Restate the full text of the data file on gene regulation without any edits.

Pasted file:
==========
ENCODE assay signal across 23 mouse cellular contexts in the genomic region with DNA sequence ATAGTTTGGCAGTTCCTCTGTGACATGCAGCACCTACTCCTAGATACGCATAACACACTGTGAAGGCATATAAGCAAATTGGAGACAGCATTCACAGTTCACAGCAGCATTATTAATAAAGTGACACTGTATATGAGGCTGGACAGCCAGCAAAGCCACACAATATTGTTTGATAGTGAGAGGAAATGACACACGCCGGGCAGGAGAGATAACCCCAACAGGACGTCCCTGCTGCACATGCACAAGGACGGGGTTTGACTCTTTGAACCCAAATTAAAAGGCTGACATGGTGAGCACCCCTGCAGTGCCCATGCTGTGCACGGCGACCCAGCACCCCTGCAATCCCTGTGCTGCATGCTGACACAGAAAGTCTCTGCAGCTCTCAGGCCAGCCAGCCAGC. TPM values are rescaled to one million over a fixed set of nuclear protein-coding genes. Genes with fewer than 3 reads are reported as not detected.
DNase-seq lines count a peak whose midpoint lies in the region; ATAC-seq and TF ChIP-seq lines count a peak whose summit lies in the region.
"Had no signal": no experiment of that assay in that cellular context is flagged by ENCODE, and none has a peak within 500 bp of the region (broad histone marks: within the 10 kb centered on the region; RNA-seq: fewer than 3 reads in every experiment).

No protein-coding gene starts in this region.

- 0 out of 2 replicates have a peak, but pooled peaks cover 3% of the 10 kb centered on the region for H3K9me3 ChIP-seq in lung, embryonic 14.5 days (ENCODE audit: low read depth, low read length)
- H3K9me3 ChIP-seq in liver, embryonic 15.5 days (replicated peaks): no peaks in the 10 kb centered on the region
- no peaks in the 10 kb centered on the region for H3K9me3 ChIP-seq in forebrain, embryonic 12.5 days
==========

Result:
ENCODE assay signal across 23 mouse cellular contexts in the genomic region with DNA sequence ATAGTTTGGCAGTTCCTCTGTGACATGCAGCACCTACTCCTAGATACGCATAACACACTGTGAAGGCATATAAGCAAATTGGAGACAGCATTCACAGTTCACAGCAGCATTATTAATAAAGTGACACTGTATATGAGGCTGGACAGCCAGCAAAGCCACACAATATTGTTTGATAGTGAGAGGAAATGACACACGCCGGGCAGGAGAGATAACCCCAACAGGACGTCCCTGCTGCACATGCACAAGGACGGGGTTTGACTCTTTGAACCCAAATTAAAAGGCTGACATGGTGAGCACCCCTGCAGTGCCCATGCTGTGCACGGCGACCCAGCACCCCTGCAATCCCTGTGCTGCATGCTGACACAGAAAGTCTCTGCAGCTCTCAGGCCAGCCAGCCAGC. TPM values are rescaled to one million over a fixed set of nuclear protein-coding genes. Genes with fewer than 3 reads are reported as not detected.
DNase-seq lines count a peak whose midpoint lies in the region; ATAC-seq and TF ChIP-seq lines count a peak whose summit lies in the region.
"Had no signal": no experiment of that assay in that cellular context is flagged by ENCODE, and none has a peak within 500 bp of the region (broad histone marks: within the 10 kb centered on the region; RNA-seq: fewer than 3 reads in every experiment).

No protein-coding gene starts in this region.

- 0 out of 2 replicates have a peak, but pooled peaks cover 3% of the 10 kb centered on the region for H3K9me3 ChIP-seq in lung, embryonic 14.5 days (ENCODE audit: low read depth, low read length)
- H3K9me3 ChIP-seq in liver, embryonic 15.5 days (replicated peaks): no peaks in the 10 kb centered on the region
- no peaks in the 10 kb centered on the region for H3K9me3 ChIP-seq in forebrain, embryonic 12.5 days